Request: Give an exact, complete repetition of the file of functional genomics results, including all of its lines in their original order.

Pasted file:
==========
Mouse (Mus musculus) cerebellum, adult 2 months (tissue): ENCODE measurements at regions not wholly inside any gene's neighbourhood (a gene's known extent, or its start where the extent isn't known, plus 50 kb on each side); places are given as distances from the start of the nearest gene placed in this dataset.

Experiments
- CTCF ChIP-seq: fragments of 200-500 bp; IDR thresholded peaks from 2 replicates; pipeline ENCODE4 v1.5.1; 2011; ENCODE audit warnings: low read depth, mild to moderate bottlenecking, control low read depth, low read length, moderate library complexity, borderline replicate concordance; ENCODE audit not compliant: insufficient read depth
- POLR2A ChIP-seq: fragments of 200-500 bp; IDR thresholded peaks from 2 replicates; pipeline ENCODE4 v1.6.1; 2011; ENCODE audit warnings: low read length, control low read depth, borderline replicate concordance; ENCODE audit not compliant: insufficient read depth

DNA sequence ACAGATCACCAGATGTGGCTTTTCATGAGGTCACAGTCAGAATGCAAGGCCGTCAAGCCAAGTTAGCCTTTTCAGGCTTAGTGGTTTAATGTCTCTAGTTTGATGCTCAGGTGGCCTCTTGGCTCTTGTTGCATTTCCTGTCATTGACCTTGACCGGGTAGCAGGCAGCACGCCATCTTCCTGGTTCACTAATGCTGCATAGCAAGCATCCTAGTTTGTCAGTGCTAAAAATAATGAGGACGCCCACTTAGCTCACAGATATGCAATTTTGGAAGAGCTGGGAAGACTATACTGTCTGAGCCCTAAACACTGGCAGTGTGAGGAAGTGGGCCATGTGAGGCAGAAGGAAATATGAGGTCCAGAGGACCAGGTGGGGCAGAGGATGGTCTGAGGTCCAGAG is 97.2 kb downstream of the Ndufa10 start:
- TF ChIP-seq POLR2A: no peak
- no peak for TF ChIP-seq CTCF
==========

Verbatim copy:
Mouse (Mus musculus) cerebellum, adult 2 months (tissue): ENCODE measurements at regions not wholly inside any gene's neighbourhood (a gene's known extent, or its start where the extent isn't known, plus 50 kb on each side); places are given as distances from the start of the nearest gene placed in this dataset.

Experiments
- CTCF ChIP-seq: fragments of 200-500 bp; IDR thresholded peaks from 2 replicates; pipeline ENCODE4 v1.5.1; 2011; ENCODE audit warnings: low read depth, mild to moderate bottlenecking, control low read depth, low read length, moderate library complexity, borderline replicate concordance; ENCODE audit not compliant: insufficient read depth
- POLR2A ChIP-seq: fragments of 200-500 bp; IDR thresholded peaks from 2 replicates; pipeline ENCODE4 v1.6.1; 2011; ENCODE audit warnings: low read length, control low read depth, borderline replicate concordance; ENCODE audit not compliant: insufficient read depth

DNA sequence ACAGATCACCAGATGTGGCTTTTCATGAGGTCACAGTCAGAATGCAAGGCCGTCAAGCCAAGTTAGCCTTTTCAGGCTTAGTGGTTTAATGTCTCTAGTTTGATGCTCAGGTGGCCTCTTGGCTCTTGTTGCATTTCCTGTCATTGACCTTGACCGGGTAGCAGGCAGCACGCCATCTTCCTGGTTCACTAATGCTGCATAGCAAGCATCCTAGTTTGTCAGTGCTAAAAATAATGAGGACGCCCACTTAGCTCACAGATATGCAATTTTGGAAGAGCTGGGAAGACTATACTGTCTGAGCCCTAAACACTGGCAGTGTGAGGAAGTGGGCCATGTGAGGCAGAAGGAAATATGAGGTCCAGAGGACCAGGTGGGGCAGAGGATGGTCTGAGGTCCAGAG is 97.2 kb downstream of the Ndufa10 start:
- TF ChIP-seq POLR2A: no peak
- no peak for TF ChIP-seq CTCF